As in many tropical agricultural systems that involve rotational crop planting, fire is commonly used to clear and prepare land on oil palm plantations, causing billowing smoke plumes. These fires sometimes extend over large regions, exacerbating global warming and harming human and animal health.

On the other hand, economic benefits of oil palm production for forest-dwelling Indigenous Peoples and local communities can be substantial, particularly in regions where few income-generating alternatives exist.

“If you’re living in a remote part of Borneo where the site is basically unsuitable for any other crop, then palm oil is a way that you can see real income opportunities,” said Sheil, who is also a member of the task force and professor at Wageningen University & Research in the Netherlands.

“Unfortunately, a lot of people somehow think that it’s legitimate to bully palm oil producing countries around — critics tend to demand specific control over lands in tropical countries in ways that they wouldn’t in their own. That approach seems counterproductive.”

While research results on the overall impact of oil palm expansion on forests and biodiversity vary, one survey conducted by the scientists demonstrated that between 1972 and 2015, around 46 percent of new plantations expanded into forests.

The International Union for Conservation of Nature (IUCN) documents that more than 300 animal species are under threat from the cultivation of oil palm. But species threat lists are incomplete because other oil crops have not yet been mapped to adequately measure their impact on forests and biodiversity, while there has been more biodiversity research focus on the perennial crops — oil palm, coconut and olive — than the annuals, such as soy, sunflower and rapeseed, the scientists reported.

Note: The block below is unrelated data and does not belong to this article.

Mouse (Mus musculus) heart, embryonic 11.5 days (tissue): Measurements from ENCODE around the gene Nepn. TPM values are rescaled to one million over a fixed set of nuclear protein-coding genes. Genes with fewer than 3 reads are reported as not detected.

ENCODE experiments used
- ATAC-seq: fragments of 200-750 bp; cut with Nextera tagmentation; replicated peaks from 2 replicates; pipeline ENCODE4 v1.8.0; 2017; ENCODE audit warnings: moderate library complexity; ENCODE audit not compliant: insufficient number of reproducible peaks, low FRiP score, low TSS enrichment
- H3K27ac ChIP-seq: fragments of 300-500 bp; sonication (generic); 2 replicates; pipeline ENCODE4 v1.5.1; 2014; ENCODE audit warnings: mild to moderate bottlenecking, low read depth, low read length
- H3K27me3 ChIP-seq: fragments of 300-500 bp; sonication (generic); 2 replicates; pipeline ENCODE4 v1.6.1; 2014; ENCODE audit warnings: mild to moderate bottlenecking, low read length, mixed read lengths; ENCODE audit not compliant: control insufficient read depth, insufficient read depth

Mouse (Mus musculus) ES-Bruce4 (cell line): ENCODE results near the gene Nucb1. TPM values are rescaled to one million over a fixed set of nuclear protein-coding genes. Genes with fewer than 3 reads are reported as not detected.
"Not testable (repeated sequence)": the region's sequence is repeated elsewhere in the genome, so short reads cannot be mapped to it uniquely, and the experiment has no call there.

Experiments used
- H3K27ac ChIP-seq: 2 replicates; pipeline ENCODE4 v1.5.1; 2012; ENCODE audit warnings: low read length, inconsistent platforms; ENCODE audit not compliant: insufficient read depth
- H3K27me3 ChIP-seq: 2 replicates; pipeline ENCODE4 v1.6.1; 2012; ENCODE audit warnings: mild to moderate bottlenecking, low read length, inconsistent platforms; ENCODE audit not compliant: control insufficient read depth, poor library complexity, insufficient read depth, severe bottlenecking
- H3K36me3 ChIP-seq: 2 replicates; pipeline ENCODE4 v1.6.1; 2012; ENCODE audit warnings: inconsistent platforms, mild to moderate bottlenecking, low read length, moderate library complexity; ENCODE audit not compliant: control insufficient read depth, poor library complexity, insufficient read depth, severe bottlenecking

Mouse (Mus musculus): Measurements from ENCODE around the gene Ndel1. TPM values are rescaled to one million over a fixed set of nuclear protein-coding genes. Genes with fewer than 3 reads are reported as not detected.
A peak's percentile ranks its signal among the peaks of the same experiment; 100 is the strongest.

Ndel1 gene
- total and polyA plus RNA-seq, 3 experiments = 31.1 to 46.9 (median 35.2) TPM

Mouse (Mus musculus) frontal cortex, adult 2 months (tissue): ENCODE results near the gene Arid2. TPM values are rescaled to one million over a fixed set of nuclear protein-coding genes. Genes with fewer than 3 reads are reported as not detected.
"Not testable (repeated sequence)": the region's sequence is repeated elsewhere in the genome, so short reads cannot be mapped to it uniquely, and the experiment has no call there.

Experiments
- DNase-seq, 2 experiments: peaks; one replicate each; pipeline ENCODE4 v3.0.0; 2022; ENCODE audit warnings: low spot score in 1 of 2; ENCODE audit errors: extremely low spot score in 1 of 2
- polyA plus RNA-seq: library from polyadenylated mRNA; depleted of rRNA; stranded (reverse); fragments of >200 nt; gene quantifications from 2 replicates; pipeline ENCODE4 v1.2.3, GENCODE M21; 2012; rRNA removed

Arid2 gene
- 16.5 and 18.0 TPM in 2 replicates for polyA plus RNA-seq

“Better information is needed for all oil crops about where they are grown and how their expansion has affected — and could affect — natural and semi-natural ecosystems and biodiversity,” Meijaard said.

Studies have also shown a dramatic range in the scope of plant diversity found in oil palm plantation undergrowth. Scientists suggest this could be because oil palm is a perennial, whereas some other oil crops are annual and undergrowth may not be present in fields or could be tilled more frequently. This agro-ecological value of different crops remains poorly studied.

While much more research is needed into the environmental impact of the full array of vegetable oil producing crops, the scientists recommend that the best solution is a “land-sparing strategy.” This involves maximizing agricultural production on as little land as possible and leaving as much as possible for biodiversity conservation.

Meeting the growing demand for palm oil, while aiming to meet zero deforestation and climate targets, consumer demands for sustainability and international development goals, will require a range of assessments and methods, the scientists said.